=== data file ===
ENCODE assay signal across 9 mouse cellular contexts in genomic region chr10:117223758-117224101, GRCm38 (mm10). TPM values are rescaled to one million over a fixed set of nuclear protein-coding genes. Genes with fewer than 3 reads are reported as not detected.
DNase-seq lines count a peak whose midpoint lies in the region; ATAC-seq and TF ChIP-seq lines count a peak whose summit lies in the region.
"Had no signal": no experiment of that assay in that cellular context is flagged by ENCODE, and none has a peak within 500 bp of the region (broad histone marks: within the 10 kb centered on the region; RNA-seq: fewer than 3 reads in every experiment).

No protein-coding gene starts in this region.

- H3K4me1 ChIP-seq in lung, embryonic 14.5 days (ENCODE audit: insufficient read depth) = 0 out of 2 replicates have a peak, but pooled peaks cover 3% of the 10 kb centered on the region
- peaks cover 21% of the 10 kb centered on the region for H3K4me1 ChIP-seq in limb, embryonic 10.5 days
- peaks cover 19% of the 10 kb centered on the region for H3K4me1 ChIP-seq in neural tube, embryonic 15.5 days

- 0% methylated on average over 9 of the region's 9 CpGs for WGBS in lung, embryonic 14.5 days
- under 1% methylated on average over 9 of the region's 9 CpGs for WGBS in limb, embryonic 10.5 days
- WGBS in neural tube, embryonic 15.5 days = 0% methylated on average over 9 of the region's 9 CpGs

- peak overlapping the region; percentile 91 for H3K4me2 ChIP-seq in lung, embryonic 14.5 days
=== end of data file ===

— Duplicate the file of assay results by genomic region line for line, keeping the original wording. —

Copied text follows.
ENCODE assay signal across 9 mouse cellular contexts in genomic region chr10:117223758-117224101, GRCm38 (mm10). TPM values are rescaled to one million over a fixed set of nuclear protein-coding genes. Genes with fewer than 3 reads are reported as not detected.
DNase-seq lines count a peak whose midpoint lies in the region; ATAC-seq and TF ChIP-seq lines count a peak whose summit lies in the region.
"Had no signal": no experiment of that assay in that cellular context is flagged by ENCODE, and none has a peak within 500 bp of the region (broad histone marks: within the 10 kb centered on the region; RNA-seq: fewer than 3 reads in every experiment).

No protein-coding gene starts in this region.

- H3K4me1 ChIP-seq in lung, embryonic 14.5 days (ENCODE audit: insufficient read depth) = 0 out of 2 replicates have a peak, but pooled peaks cover 3% of the 10 kb centered on the region
- peaks cover 21% of the 10 kb centered on the region for H3K4me1 ChIP-seq in limb, embryonic 10.5 days
- peaks cover 19% of the 10 kb centered on the region for H3K4me1 ChIP-seq in neural tube, embryonic 15.5 days

- 0% methylated on average over 9 of the region's 9 CpGs for WGBS in lung, embryonic 14.5 days
- under 1% methylated on average over 9 of the region's 9 CpGs for WGBS in limb, embryonic 10.5 days
- WGBS in neural tube, embryonic 15.5 days = 0% methylated on average over 9 of the region's 9 CpGs

- peak overlapping the region; percentile 91 for H3K4me2 ChIP-seq in lung, embryonic 14.5 days